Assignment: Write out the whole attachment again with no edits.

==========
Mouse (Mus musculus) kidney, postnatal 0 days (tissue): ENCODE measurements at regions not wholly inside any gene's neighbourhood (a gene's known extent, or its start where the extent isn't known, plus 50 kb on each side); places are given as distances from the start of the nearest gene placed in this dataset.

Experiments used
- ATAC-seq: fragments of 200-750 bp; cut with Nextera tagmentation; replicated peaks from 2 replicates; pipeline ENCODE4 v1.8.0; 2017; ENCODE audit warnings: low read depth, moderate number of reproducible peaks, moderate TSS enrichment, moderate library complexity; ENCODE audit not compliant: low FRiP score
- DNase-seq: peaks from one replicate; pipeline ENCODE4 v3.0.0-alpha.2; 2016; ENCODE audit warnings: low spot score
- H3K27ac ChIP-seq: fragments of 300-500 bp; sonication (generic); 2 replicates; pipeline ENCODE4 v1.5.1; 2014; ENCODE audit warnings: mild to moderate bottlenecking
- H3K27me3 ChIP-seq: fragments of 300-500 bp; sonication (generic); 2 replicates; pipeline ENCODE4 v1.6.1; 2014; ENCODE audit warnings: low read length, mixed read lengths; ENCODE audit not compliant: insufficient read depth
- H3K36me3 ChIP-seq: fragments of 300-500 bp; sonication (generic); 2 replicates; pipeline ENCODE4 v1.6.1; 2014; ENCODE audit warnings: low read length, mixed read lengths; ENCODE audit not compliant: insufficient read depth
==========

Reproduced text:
Mouse (Mus musculus) kidney, postnatal 0 days (tissue): ENCODE measurements at regions not wholly inside any gene's neighbourhood (a gene's known extent, or its start where the extent isn't known, plus 50 kb on each side); places are given as distances from the start of the nearest gene placed in this dataset.

Experiments used
- ATAC-seq: fragments of 200-750 bp; cut with Nextera tagmentation; replicated peaks from 2 replicates; pipeline ENCODE4 v1.8.0; 2017; ENCODE audit warnings: low read depth, moderate number of reproducible peaks, moderate TSS enrichment, moderate library complexity; ENCODE audit not compliant: low FRiP score
- DNase-seq: peaks from one replicate; pipeline ENCODE4 v3.0.0-alpha.2; 2016; ENCODE audit warnings: low spot score
- H3K27ac ChIP-seq: fragments of 300-500 bp; sonication (generic); 2 replicates; pipeline ENCODE4 v1.5.1; 2014; ENCODE audit warnings: mild to moderate bottlenecking
- H3K27me3 ChIP-seq: fragments of 300-500 bp; sonication (generic); 2 replicates; pipeline ENCODE4 v1.6.1; 2014; ENCODE audit warnings: low read length, mixed read lengths; ENCODE audit not compliant: insufficient read depth
- H3K36me3 ChIP-seq: fragments of 300-500 bp; sonication (generic); 2 replicates; pipeline ENCODE4 v1.6.1; 2014; ENCODE audit warnings: low read length, mixed read lengths; ENCODE audit not compliant: insufficient read depth